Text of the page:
Sneering Scalia: The right to bear whatever arms I say

( – promoted by buhdydharma )

Well, after the Supreme Court’s stellar 5-4 decision today in D.C. v. Heller (PDF file), I am saving all my pennies for the day when Antonin Scalia decrees that I can legally possess a TOW missile – because, as his majority opinion makes clear, he gets to decide what weaponry I get to own.

See, Scalia, in his special way, decided to decree that the District of Columbia’s ban on handguns was unconstitutional because – well, because, heck, a lot of people outside the District of Columbia legally own handguns, and that means they should be legal inside the District of Columbia, too.

And that’s what passes for the best legal thinking the right wing can come up with.

See, very fundamental to the modern interpretation of the Second Amendment’s wording, “the right of the people to keep and bear arms shall not be infringed” is the question, “Um – exactly which arms do the people have a right to keep and bear? I mean, can I keep and bear a Seawolf-class attack submarine?” And Scalia – in his patented “strict-constructionist-except-when-I’m-not” fashion – assembles a Frankenstein’s monster out of odd bits of legal precedent, in order to arrive at a conclusion he already has reached.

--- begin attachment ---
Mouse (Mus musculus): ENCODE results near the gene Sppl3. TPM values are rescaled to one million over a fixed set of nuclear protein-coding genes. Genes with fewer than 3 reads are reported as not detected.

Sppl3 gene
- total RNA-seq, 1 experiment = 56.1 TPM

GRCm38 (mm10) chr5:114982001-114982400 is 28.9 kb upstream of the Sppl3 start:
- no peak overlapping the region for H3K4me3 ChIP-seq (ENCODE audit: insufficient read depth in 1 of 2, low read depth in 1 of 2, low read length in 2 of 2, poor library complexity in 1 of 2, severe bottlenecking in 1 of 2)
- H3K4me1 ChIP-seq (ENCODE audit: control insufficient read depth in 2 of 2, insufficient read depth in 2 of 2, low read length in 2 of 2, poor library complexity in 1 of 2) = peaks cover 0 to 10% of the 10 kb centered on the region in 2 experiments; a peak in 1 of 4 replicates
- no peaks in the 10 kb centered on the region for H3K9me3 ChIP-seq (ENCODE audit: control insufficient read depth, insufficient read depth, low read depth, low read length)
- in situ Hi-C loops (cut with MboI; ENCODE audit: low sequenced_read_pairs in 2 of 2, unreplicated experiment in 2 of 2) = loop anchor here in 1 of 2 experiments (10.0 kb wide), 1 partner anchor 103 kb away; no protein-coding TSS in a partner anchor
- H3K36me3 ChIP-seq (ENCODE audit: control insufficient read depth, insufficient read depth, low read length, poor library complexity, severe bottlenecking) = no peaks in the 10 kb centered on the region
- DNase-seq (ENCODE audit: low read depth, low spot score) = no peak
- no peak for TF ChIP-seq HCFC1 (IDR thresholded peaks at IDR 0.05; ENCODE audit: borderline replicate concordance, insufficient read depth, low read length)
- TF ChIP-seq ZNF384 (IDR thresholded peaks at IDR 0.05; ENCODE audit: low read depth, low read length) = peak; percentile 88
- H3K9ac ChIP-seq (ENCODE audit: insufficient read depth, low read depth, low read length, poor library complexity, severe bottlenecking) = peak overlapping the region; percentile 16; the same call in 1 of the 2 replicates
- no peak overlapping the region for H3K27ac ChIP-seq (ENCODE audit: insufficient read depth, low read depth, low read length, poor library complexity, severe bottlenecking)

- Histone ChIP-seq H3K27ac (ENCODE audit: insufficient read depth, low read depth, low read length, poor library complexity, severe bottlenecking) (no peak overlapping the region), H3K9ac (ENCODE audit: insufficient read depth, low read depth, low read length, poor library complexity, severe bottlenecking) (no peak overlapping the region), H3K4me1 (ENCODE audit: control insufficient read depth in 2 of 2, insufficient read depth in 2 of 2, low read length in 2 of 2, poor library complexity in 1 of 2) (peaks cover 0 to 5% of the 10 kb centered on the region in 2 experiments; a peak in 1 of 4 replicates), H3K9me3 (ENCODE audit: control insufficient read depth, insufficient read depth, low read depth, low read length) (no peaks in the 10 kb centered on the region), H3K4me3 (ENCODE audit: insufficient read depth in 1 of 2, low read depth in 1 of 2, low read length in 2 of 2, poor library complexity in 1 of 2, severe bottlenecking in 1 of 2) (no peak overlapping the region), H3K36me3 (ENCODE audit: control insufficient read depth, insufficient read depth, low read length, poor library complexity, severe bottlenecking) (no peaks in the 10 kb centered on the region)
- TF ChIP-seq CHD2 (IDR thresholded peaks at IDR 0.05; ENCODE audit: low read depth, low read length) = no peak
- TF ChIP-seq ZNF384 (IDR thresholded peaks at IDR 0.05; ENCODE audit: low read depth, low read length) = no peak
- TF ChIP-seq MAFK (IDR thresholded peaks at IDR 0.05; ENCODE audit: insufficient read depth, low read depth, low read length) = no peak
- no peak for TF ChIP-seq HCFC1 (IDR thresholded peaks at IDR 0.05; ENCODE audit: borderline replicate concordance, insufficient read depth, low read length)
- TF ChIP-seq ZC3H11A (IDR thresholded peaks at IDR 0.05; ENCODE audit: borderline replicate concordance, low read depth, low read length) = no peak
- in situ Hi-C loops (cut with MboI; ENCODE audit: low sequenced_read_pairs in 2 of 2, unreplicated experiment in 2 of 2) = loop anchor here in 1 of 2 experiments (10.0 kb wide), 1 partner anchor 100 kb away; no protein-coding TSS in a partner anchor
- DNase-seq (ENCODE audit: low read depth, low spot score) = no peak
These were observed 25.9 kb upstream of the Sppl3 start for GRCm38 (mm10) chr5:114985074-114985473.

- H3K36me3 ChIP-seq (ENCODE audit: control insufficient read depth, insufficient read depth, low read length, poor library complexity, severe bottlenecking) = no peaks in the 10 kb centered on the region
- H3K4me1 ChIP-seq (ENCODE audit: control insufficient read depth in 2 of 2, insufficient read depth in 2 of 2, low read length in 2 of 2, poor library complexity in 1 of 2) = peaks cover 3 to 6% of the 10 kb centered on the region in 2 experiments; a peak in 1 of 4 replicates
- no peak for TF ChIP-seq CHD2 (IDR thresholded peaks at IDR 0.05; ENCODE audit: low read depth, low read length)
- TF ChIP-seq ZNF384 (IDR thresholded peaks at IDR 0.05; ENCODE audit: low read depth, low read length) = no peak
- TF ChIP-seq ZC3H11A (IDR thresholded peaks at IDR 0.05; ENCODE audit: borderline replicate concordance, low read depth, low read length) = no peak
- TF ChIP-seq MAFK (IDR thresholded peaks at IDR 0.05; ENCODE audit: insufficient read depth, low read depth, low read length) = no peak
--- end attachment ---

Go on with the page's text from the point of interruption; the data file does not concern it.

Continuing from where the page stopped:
It’s comforting to know that your tax dollars are going to pay for the law clerks and clerical staffs and editors and webmasters who make it possible for anyone in the world to go onto the intert00bz and pluck out of the ether legal gold – no, legal diamonds – like this, wherein Scalia cites the Court’s previous most significant Second Amendment decision, 1939’s United States v. Miller (some emphases added):

We may as well consider at this point (for we will have to consider eventually) what types of weapons Miller permits. Read in isolation, Miller‘s phrase “part of ordinary military equipment” could mean that only those weapons useful in warfare are protected. That would be a startling reading of the opinion, since it would mean that the National Firearms Act’s restrictions on machineguns (not challenged in Miller) might be unconstitutional, machineguns being useful in warfare in 1939. We think that Miller‘s “ordinary military equipment” language must be read in tandem with what comes after: “[O]rdinarily when called for [militia] service [able-bodied] men were expected to appear bearing arms supplied by themselves and of the kind in common use at the time.”